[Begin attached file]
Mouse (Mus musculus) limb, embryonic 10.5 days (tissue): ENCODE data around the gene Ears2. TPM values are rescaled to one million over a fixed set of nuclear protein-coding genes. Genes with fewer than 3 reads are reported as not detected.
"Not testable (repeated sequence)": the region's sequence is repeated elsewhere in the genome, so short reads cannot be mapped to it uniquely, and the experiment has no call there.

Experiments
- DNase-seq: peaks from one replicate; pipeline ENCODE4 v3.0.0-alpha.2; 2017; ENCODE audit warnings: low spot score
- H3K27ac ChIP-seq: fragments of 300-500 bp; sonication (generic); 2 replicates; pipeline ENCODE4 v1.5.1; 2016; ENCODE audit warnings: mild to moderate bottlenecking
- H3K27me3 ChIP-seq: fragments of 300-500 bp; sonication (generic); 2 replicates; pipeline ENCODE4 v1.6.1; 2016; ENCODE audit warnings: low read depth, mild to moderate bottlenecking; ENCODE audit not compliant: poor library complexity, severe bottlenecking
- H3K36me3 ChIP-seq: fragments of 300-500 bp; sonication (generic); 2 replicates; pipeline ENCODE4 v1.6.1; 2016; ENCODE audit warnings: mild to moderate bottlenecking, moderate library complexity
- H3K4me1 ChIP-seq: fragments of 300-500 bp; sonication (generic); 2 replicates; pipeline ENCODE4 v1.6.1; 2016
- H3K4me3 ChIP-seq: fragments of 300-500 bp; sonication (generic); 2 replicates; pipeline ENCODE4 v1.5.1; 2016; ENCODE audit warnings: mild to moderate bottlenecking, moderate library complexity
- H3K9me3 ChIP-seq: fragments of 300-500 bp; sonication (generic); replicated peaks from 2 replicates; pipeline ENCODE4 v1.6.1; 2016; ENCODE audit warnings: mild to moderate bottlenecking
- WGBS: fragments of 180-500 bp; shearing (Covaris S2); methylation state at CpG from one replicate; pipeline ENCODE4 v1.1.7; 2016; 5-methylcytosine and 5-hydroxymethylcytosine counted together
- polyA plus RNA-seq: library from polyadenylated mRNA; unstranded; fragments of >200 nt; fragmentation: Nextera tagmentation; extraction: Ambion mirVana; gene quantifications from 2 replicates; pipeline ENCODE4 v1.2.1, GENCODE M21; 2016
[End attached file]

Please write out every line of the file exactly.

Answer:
Mouse (Mus musculus) limb, embryonic 10.5 days (tissue): ENCODE data around the gene Ears2. TPM values are rescaled to one million over a fixed set of nuclear protein-coding genes. Genes with fewer than 3 reads are reported as not detected.
"Not testable (repeated sequence)": the region's sequence is repeated elsewhere in the genome, so short reads cannot be mapped to it uniquely, and the experiment has no call there.

Experiments
- DNase-seq: peaks from one replicate; pipeline ENCODE4 v3.0.0-alpha.2; 2017; ENCODE audit warnings: low spot score
- H3K27ac ChIP-seq: fragments of 300-500 bp; sonication (generic); 2 replicates; pipeline ENCODE4 v1.5.1; 2016; ENCODE audit warnings: mild to moderate bottlenecking
- H3K27me3 ChIP-seq: fragments of 300-500 bp; sonication (generic); 2 replicates; pipeline ENCODE4 v1.6.1; 2016; ENCODE audit warnings: low read depth, mild to moderate bottlenecking; ENCODE audit not compliant: poor library complexity, severe bottlenecking
- H3K36me3 ChIP-seq: fragments of 300-500 bp; sonication (generic); 2 replicates; pipeline ENCODE4 v1.6.1; 2016; ENCODE audit warnings: mild to moderate bottlenecking, moderate library complexity
- H3K4me1 ChIP-seq: fragments of 300-500 bp; sonication (generic); 2 replicates; pipeline ENCODE4 v1.6.1; 2016
- H3K4me3 ChIP-seq: fragments of 300-500 bp; sonication (generic); 2 replicates; pipeline ENCODE4 v1.5.1; 2016; ENCODE audit warnings: mild to moderate bottlenecking, moderate library complexity
- H3K9me3 ChIP-seq: fragments of 300-500 bp; sonication (generic); replicated peaks from 2 replicates; pipeline ENCODE4 v1.6.1; 2016; ENCODE audit warnings: mild to moderate bottlenecking
- WGBS: fragments of 180-500 bp; shearing (Covaris S2); methylation state at CpG from one replicate; pipeline ENCODE4 v1.1.7; 2016; 5-methylcytosine and 5-hydroxymethylcytosine counted together
- polyA plus RNA-seq: library from polyadenylated mRNA; unstranded; fragments of >200 nt; fragmentation: Nextera tagmentation; extraction: Ambion mirVana; gene quantifications from 2 replicates; pipeline ENCODE4 v1.2.1, GENCODE M21; 2016